Reminder: If it’s not hypertext, doesn’t have a URL, has no hyperlinks, isn’t navigable in a web browser: it’s not the web.
Is a website a web app if I keep on trying to open it using Spotlight? “Launching a browser” is flow-breaking indirection.
id attribute isn’t good enough for RDFa ‘lite’, apparently it needs the new
Yesterday we at Vísar tested the neat SVG image element hack on all the devices and browsers we had at hand to see how it performed and whether or not it was viable to use in production.
Given this markup:
<svg> <image xlink:href="http://example.com/the-image.svg" src="http://example.com/the-image.png" width="100" height="100" /> </svg>
Here’s a table of what each browser+device downloaded:
|Mob. Safari iOS 4.2.1||PNG|
|Mob. Safari iOS 6.1.3||SVG|
|Chrome 28 Mac||SVG|
|Safari 5.1.9 Mac||SVG|
|Safari 6.0.5 Mac||SVG|
|Firefox 26 Mac||SVG|
|Firefox 22 Mac||SVG|
|Kindle (3rd gen)||PNG|
Note that the Kindle downloaded the PNG despite having pretty good SVG support. Tests carried out locally by watching the Django request logs.
At first, this looked perfect — browsers which supported SVG only downloaded the SVG (apart from IE 10), and other browsers just got the PNG. However, it seems that SVG
image elements can’t be sized with percentages, meaning our flexible layouts were never going to work. I tried to fix it using the dreaded
viewBox and user units (as I have previously to compensate for percentage-based units not being allowed in SVG paths), but that just led to everything being completely the wrong size.
So, (unless someone can show me how to fix this), whilst we think this is a great hack, it’s not going to work out for our product due to the weirdness of SVG sizing limitations.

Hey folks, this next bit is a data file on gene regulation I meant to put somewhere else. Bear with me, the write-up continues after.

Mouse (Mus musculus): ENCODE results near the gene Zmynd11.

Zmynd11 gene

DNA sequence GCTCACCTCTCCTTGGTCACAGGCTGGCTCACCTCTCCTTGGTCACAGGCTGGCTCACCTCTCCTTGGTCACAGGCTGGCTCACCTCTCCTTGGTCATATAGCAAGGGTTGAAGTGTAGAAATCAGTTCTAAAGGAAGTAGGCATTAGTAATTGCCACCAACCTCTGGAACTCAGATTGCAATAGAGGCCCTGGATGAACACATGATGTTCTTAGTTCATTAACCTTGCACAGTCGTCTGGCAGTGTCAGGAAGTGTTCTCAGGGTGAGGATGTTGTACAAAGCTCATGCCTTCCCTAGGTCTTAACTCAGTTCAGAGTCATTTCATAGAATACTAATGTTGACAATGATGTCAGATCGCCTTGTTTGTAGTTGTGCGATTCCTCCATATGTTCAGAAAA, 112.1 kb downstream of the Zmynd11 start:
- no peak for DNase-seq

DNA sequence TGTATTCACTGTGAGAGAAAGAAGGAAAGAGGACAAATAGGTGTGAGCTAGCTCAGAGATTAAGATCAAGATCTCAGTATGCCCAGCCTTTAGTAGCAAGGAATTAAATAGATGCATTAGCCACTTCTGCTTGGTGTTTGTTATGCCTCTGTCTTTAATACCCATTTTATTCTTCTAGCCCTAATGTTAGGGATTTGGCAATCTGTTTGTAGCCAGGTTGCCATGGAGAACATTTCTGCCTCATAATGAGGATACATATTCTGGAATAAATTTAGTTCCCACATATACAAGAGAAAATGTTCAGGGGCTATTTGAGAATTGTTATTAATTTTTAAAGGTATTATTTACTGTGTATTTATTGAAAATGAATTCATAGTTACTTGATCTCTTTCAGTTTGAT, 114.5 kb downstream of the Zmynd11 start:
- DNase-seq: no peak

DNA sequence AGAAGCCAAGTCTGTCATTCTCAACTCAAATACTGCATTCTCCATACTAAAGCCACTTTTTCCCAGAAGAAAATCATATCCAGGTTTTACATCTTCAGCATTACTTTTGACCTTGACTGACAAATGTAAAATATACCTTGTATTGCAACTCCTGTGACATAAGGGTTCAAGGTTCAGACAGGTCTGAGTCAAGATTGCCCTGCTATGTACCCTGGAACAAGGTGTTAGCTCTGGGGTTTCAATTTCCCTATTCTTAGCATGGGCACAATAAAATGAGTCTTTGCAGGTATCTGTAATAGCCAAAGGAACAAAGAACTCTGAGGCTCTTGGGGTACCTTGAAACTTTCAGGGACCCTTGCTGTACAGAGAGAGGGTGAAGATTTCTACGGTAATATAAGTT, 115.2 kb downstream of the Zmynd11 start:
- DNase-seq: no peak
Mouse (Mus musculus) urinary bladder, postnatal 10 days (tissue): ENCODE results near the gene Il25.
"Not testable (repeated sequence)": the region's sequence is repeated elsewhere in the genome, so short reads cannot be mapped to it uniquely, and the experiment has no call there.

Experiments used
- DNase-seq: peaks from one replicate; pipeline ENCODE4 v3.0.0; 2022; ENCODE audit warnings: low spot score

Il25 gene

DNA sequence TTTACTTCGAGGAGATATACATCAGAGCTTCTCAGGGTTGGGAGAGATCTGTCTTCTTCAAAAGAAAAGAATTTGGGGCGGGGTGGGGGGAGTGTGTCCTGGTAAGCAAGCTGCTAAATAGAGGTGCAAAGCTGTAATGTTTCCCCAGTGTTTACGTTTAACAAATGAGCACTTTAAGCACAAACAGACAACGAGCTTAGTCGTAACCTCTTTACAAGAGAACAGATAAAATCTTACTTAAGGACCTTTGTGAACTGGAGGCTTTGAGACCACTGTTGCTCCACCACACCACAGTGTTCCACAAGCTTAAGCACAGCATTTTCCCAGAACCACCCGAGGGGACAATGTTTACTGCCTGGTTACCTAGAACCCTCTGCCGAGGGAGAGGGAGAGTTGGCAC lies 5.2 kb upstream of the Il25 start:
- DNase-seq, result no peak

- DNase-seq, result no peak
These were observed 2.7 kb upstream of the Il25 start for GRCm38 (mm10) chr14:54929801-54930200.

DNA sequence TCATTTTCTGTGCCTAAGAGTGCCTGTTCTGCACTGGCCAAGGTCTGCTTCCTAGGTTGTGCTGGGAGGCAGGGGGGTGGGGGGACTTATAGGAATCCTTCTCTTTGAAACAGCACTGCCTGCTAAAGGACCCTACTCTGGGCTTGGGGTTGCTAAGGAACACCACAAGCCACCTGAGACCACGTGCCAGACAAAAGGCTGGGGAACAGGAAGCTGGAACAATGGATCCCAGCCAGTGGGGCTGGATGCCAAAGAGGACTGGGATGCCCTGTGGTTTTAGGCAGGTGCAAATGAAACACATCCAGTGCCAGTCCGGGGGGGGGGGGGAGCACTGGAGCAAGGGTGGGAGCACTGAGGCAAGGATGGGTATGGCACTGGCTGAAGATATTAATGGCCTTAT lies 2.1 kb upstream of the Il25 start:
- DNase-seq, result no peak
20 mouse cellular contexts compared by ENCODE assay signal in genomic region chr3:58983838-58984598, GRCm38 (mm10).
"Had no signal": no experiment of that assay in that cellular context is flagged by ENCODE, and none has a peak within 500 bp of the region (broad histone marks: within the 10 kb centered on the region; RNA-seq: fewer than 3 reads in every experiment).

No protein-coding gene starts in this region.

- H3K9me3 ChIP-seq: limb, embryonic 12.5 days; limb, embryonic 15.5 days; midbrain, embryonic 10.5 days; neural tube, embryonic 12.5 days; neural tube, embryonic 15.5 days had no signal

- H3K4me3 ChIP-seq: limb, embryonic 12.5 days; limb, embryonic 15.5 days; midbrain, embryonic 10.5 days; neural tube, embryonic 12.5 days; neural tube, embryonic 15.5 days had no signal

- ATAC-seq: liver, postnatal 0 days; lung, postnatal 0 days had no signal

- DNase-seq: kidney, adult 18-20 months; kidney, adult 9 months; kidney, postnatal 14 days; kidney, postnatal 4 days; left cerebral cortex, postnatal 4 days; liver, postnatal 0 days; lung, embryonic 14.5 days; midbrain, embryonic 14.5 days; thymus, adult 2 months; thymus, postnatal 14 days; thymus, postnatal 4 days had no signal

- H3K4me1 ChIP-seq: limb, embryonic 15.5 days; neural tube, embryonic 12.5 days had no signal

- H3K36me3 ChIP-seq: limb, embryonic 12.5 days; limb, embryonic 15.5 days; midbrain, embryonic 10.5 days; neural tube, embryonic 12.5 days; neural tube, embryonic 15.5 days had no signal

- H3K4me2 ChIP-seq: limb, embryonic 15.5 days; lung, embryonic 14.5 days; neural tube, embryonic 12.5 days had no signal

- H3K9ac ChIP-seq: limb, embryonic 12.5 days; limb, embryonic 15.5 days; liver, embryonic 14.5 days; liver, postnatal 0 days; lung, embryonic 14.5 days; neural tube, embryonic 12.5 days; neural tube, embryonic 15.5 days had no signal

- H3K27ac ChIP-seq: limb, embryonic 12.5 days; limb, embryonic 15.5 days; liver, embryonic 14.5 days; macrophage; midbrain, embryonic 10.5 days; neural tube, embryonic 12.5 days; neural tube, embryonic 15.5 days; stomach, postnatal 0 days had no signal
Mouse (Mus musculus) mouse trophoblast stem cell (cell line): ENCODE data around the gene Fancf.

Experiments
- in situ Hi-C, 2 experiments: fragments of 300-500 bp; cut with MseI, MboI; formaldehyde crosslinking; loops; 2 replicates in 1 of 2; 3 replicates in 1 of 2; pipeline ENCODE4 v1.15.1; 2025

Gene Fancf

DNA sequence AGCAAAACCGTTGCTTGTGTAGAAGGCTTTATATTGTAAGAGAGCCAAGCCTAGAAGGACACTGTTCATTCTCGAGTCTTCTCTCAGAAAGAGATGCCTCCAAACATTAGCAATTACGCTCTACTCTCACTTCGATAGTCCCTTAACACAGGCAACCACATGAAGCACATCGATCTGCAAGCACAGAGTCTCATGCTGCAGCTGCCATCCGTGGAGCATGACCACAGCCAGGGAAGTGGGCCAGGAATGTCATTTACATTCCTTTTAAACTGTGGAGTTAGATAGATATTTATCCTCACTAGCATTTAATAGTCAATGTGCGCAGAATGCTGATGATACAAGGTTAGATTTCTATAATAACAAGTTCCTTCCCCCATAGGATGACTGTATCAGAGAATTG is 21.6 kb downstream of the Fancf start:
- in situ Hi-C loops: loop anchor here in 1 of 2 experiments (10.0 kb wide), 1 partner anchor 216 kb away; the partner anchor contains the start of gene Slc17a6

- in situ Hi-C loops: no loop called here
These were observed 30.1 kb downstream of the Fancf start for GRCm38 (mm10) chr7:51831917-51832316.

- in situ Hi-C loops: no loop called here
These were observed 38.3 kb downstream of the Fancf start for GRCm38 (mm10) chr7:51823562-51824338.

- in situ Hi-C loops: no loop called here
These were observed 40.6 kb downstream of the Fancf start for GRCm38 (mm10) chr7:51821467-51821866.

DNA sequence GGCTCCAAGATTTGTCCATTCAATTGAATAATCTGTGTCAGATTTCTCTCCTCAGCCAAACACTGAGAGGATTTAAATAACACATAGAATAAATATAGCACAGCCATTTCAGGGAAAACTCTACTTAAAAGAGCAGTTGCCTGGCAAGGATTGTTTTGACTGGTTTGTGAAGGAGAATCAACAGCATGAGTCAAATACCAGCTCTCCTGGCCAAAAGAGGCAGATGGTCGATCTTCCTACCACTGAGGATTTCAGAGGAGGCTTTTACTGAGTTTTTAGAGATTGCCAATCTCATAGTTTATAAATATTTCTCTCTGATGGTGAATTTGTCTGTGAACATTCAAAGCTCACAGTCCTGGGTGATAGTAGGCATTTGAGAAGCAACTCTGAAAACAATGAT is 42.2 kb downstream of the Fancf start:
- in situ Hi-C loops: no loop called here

#todo: write a browser extension which overrides Facebook’s über-shady LinkshimAsyncLink rewriting. What you see should be what you click.
Bookmarklet of the day: jsgif for giving GIFs controls. Pause, skip, reverse — it’s all there and not too slow either!
MDN says FF has “implemented” the SVG text module, then goes on to list 13 presentation attributes which “don’t work”. How exactly does that count as implementing the module? Grr. This is why
@supports is doomed.
Just in case anyone was wondering, the “HA HA HA SOUP” bookmark in those gifs is this bookmarklet:
document.createTreeWalker is actually pretty great.
Musing on why we only turn to natural language for defining the behaviour of out applications instead of the business logic itself.
Rough ideas: gist.github.com/barnabywalters/6188240
Find of the day: everything2.com
Trying to think of a good reason to make a #js library called bach.js
Aaron Parecki seems like that would be blurring the line between presentation and behaviour — where do you stop? Weather media queries? Proximity? Acceleration?
Pondering the utility of a “draft blog post titles” listing on my homepage, partly as a teaser, partly as a reminder to myself